Are you tired of feeling dizzy and disoriented? Do you struggle to hear the world around you? Have you had to change your lifestyle drastically because of your problematic symptoms? Understandably, living with vertigo and hearing loss is nothing short of challenges and frustrations. It can be debilitating and isolating at times too. Without a reliable source of relief, both symptoms can significantly impact various aspects of life.
And as it turns out, vertigo and hearing loss are health mishaps that affect hundreds to thousands of people. These two conditions often intersect, creating a complex web of symptoms that can impact your quality of life. In this article, we'll explore the intersection of vertigo and hearing loss, discussing how they affect your day-to-day experiences. From the struggles of living dizzy and deaf to the key reasons you must consider atlas bone adjustment, we'll provide insights on how to cope better.
Table of Contents
Vertigo and hearing loss are two conditions that can significantly impact a person's quality of life. And when they occur together, their effects can be even more challenging to manage. Here are some ways that the intersection of vertigo and hearing loss can affect your day-to-day experiences:
Vertigo, or the feeling of dizziness and spinning, can make it challenging to maintain balance, especially when combined with hearing loss. Simple tasks like walking or standing up can become daunting.
Hearing loss can make it difficult to hear conversations or sounds in your environment, which can make communication challenging. This can be incredibly frustrating when combined with vertigo, as dizziness can make it harder to focus on understanding what others are saying.
People with vertigo and hearing loss may experience sensitivity to loud sounds, which can trigger vertigo or exacerbate hearing loss. This can be problematic in environments like concerts, parties, or restaurants.
Coping with the constant dizziness and communication difficulties can take a toll on your energy level, making you feel tired, drained, lethargic and demotivated.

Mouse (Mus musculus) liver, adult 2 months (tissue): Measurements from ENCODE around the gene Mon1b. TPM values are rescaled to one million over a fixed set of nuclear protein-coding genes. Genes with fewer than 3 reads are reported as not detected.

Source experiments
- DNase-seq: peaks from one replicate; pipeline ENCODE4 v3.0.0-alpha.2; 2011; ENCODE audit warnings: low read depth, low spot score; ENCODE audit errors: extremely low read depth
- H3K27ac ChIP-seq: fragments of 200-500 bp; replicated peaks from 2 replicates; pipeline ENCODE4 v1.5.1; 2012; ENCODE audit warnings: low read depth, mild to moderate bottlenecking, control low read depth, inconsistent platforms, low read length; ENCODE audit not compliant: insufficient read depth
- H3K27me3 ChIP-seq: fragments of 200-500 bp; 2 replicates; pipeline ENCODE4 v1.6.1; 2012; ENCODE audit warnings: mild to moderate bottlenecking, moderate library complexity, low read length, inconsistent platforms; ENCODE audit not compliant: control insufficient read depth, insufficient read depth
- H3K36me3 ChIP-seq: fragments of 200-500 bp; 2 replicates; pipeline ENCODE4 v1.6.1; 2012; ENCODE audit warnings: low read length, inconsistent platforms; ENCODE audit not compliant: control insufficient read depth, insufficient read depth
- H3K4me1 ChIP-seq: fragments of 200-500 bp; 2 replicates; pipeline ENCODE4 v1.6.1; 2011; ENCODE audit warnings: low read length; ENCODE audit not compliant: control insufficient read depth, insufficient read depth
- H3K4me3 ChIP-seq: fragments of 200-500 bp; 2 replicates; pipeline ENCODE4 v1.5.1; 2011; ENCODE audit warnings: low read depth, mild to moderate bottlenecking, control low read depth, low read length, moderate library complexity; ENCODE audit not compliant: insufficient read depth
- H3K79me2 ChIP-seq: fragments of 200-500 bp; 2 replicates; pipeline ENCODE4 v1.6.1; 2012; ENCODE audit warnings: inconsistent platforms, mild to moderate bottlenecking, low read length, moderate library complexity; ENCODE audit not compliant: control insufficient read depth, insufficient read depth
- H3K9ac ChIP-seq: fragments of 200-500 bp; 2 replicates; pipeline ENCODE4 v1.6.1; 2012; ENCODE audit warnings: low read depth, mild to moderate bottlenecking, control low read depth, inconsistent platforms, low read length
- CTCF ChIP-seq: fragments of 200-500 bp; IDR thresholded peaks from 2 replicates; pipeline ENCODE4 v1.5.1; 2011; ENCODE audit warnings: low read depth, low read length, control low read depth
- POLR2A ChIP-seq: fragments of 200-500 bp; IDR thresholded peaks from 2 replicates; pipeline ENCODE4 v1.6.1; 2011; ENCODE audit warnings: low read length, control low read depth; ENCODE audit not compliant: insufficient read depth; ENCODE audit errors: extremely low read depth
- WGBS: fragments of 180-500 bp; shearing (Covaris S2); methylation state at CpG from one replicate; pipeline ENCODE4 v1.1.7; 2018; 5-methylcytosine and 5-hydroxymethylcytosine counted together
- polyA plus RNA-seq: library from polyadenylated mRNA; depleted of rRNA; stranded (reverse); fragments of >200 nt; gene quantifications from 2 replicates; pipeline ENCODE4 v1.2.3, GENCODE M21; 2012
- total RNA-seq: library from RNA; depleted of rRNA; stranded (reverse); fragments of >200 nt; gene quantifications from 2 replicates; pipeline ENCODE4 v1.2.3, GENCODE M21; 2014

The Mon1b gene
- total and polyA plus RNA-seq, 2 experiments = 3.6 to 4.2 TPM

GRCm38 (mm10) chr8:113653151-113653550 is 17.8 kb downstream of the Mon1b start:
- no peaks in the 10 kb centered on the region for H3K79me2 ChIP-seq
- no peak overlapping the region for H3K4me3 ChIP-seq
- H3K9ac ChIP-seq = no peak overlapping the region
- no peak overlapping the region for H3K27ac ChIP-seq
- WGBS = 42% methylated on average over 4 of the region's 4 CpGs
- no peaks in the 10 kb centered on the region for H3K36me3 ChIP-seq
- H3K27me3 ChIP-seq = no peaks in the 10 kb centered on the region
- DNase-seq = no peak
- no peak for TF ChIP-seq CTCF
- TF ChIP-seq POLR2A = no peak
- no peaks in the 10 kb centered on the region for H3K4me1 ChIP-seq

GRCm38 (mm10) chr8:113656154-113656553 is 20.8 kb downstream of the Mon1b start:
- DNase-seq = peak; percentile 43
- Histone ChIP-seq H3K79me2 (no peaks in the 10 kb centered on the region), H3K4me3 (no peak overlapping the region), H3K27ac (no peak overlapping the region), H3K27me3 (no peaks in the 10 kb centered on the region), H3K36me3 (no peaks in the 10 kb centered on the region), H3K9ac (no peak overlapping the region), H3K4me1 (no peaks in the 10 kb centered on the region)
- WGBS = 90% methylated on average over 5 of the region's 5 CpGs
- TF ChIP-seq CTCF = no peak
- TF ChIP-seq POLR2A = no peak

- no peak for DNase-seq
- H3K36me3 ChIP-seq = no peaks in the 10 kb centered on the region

While the co-occurrence of vertigo and hearing loss can be challenging, there are ways to manage the symptoms and improve quality of life. One of the best and most effective approaches to addressing vertigo and hearing loss problems is by receiving an atlas bone adjustment.
If you're experiencing vertigo and hearing loss, one potential cause that you may not have considered is atlas subluxation. This postural problem occurs when the atlas bone at the top of the spine shifts out of its proper position.
Notably, accidents from the past, like whiplash and concussions, can result in significant postural problems in the cervical spine. The intense force from these traumatic events tears the ligaments holding the atlas bone in place, causing substantial changes to the cervical spine and setting off recurring problems like vertigo episodes, ear congestion, temporary hearing loss, headaches, fatigue, and neck pain. It can also trigger or worsen existing conditions like Meniere’s disease - a vestibular problem that causes both vertigo and temporary hearing loss.
One of the most recommended approaches to addressing atlas subluxation and resulting vertigo and hearing problems is atlas bone adjustment. This technique involves applying low-force chiropractic adjustments to the atlas bone to realign it with the head and the rest of the spine. Restoring proper alignment reduces pressure on the nerves and blood vessels. It might also comes in handy in alleviating your symptoms.
If you're experiencing vertigo and hearing loss, it's essential to consult with a healthcare professional to determine the underlying cause. Suppose it is Meniere’s disease, and you suspect having neck bone misalignments due to previous injuries to the head and neck. In that case, we suggest booking an appointment with a trusted chiropractor near you.
The content and materials provided in this web site are for informational and educational purposes only and are not intended to supplement or comprise a medical diagnosis or other professional opinion, or to be used in lieu of a consultation with a physician or competent health care professional for medical diagnosis and/or treatment. All content and materials including research papers, case studies and testimonials summarizing patients' responses to care are intended for educational purposes only and do not imply a guarantee of benefit. Individual results may vary, depending upon several factors including age of the patient, severity of the condition, severity of the spinal injury, and duration of time the condition has been present.